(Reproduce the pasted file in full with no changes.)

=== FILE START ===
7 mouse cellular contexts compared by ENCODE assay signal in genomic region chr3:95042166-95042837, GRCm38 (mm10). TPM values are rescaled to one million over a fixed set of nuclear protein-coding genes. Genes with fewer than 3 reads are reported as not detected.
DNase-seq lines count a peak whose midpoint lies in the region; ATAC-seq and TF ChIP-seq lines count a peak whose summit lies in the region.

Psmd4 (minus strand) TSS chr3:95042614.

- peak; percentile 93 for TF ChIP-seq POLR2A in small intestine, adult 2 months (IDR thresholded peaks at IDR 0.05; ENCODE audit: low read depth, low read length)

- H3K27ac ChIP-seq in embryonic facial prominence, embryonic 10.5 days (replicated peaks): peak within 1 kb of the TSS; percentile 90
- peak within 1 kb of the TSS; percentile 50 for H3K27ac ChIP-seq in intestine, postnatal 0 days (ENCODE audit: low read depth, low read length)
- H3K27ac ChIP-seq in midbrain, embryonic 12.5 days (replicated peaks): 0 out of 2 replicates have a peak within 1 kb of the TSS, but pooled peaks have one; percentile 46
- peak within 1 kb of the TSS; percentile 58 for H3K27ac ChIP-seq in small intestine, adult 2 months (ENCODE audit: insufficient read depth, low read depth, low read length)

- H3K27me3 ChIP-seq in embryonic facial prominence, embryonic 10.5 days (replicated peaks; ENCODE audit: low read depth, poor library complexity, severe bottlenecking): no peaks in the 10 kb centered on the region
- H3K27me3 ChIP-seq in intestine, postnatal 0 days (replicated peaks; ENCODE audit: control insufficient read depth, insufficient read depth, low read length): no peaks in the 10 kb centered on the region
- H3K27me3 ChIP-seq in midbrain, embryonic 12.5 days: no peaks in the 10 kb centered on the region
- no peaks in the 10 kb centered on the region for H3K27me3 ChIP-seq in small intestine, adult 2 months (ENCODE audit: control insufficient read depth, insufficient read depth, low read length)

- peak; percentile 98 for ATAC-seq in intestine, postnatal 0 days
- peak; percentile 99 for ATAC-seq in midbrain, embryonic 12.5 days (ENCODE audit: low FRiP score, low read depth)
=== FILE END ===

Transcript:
7 mouse cellular contexts compared by ENCODE assay signal in genomic region chr3:95042166-95042837, GRCm38 (mm10). TPM values are rescaled to one million over a fixed set of nuclear protein-coding genes. Genes with fewer than 3 reads are reported as not detected.
DNase-seq lines count a peak whose midpoint lies in the region; ATAC-seq and TF ChIP-seq lines count a peak whose summit lies in the region.

Psmd4 (minus strand) TSS chr3:95042614.

- peak; percentile 93 for TF ChIP-seq POLR2A in small intestine, adult 2 months (IDR thresholded peaks at IDR 0.05; ENCODE audit: low read depth, low read length)

- H3K27ac ChIP-seq in embryonic facial prominence, embryonic 10.5 days (replicated peaks): peak within 1 kb of the TSS; percentile 90
- peak within 1 kb of the TSS; percentile 50 for H3K27ac ChIP-seq in intestine, postnatal 0 days (ENCODE audit: low read depth, low read length)
- H3K27ac ChIP-seq in midbrain, embryonic 12.5 days (replicated peaks): 0 out of 2 replicates have a peak within 1 kb of the TSS, but pooled peaks have one; percentile 46
- peak within 1 kb of the TSS; percentile 58 for H3K27ac ChIP-seq in small intestine, adult 2 months (ENCODE audit: insufficient read depth, low read depth, low read length)

- H3K27me3 ChIP-seq in embryonic facial prominence, embryonic 10.5 days (replicated peaks; ENCODE audit: low read depth, poor library complexity, severe bottlenecking): no peaks in the 10 kb centered on the region
- H3K27me3 ChIP-seq in intestine, postnatal 0 days (replicated peaks; ENCODE audit: control insufficient read depth, insufficient read depth, low read length): no peaks in the 10 kb centered on the region
- H3K27me3 ChIP-seq in midbrain, embryonic 12.5 days: no peaks in the 10 kb centered on the region
- no peaks in the 10 kb centered on the region for H3K27me3 ChIP-seq in small intestine, adult 2 months (ENCODE audit: control insufficient read depth, insufficient read depth, low read length)

- peak; percentile 98 for ATAC-seq in intestine, postnatal 0 days
- peak; percentile 99 for ATAC-seq in midbrain, embryonic 12.5 days (ENCODE audit: low FRiP score, low read depth)